Rural French Life: The Brocante

Who needs Fifth Avenue or Bond Street?
Who needs Fifth Avenue or Bond Street?

Twice a year, every year, my little village in the south of France holds a ‘brocante’, less romantically known in English as a ‘car boot sale’. For the sellers, it’s a chance to clear out the attic, empty a few cupboards and earn a little tax-free cash while having a sociable day out. For shoppers it’s a pleasant stroll with a lucky dip thrown in; the chance to find that unplanned for, unexpected bargain that raises the spirits and lightens the purse in equal measure.

Correction: There are in fact two distinct French terms for this sort of thing and oops, I used the wrong one and of course cannot change the title. A 'Brocante' is a more professional set up, the equivalent I suppose of an antique fair, while the every day clear-out is in fact, called a Vide Grenier, or 'empty the attic.' My apologies!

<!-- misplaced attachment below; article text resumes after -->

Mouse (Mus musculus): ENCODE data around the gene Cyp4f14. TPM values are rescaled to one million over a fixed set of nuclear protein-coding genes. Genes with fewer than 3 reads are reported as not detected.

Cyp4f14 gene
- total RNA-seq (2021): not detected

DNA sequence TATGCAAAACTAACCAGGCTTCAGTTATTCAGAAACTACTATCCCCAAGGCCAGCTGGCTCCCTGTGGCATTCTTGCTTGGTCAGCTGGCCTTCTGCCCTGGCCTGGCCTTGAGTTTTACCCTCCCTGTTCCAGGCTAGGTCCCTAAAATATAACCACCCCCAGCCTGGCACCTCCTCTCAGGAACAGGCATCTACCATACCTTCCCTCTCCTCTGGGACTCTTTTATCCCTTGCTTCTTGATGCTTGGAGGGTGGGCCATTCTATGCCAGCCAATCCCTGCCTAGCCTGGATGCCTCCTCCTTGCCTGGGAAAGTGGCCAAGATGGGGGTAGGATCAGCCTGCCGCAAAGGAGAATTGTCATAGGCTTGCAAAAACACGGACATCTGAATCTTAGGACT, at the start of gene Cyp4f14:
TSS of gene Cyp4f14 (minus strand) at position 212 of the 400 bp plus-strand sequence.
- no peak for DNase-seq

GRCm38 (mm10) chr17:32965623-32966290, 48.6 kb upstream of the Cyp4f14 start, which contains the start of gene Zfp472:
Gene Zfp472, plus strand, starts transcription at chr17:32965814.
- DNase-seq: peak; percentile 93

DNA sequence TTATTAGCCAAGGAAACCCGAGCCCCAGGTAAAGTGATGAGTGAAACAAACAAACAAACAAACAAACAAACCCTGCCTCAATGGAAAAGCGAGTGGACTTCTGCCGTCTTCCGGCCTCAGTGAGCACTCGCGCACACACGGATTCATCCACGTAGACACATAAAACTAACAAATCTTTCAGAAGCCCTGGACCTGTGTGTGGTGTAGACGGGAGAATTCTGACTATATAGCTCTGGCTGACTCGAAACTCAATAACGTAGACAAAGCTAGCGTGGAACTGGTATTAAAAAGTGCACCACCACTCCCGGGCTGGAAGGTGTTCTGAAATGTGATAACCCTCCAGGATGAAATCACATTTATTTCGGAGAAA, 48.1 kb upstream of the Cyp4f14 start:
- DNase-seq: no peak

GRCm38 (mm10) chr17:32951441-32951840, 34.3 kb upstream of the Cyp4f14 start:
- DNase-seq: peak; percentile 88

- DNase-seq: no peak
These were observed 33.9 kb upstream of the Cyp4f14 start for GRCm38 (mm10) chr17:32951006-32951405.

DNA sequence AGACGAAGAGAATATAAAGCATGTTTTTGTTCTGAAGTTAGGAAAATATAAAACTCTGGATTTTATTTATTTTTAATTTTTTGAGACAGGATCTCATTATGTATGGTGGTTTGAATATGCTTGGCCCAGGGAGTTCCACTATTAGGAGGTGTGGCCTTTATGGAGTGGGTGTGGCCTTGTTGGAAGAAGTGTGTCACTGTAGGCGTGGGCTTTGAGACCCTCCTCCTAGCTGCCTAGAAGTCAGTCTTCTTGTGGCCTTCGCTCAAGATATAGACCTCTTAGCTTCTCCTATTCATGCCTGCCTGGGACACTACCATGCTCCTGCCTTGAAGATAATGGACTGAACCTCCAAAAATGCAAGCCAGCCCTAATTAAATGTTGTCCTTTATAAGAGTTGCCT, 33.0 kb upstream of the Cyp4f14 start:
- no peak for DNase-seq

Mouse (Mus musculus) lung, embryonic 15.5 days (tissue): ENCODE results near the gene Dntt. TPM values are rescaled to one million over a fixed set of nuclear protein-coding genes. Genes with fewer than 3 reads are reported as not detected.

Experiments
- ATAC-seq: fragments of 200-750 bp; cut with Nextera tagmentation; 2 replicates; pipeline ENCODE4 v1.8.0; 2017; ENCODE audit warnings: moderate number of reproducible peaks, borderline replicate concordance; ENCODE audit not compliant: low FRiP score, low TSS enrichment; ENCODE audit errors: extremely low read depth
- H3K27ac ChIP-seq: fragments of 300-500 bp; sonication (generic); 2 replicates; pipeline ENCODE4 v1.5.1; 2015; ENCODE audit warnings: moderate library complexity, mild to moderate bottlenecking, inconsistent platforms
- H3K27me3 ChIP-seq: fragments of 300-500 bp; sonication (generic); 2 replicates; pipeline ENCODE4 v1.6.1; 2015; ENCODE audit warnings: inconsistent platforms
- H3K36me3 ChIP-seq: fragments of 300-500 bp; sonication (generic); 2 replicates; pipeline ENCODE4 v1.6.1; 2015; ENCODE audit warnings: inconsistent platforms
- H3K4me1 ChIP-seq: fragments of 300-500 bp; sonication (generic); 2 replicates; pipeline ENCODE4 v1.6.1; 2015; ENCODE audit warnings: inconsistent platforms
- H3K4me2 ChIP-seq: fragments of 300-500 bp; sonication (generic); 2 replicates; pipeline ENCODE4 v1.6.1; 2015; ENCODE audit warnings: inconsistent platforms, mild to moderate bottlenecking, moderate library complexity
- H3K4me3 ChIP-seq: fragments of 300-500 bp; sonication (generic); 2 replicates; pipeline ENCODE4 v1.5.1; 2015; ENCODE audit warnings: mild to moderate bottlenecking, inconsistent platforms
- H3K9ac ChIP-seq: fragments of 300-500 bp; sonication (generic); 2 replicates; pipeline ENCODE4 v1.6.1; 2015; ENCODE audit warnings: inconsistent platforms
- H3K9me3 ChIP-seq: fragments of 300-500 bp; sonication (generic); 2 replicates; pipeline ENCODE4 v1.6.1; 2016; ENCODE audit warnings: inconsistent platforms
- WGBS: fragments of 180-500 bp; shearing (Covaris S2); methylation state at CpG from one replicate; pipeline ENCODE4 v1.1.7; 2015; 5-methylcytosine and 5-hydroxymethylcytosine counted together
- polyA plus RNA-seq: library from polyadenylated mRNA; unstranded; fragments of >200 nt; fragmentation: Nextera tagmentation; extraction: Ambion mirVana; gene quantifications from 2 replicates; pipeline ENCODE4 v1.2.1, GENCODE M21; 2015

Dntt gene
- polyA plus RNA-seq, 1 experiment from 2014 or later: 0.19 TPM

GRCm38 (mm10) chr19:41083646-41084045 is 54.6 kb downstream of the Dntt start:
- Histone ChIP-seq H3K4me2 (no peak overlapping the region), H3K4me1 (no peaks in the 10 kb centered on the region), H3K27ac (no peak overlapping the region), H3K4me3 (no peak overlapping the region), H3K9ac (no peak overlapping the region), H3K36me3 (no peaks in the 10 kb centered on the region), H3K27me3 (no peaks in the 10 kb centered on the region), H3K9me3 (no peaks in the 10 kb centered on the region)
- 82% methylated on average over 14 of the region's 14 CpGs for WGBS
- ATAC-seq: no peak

Last Sunday was the Big Day. I walked up to the village in anticipation. In the past, I’ve found lovely, framed pictures for five euros apiece, succulent plants for the garden for a euro or so, the occasional English book and Asian artefacts from a former shop-owner. One of the highlights is the cake stand provided by the retirement home, including such delights as the Tourte de Blettes , which manages to combine chard, parmesan cheese and pine-nuts with brown sugar and get away with it. So what delights would I find this time?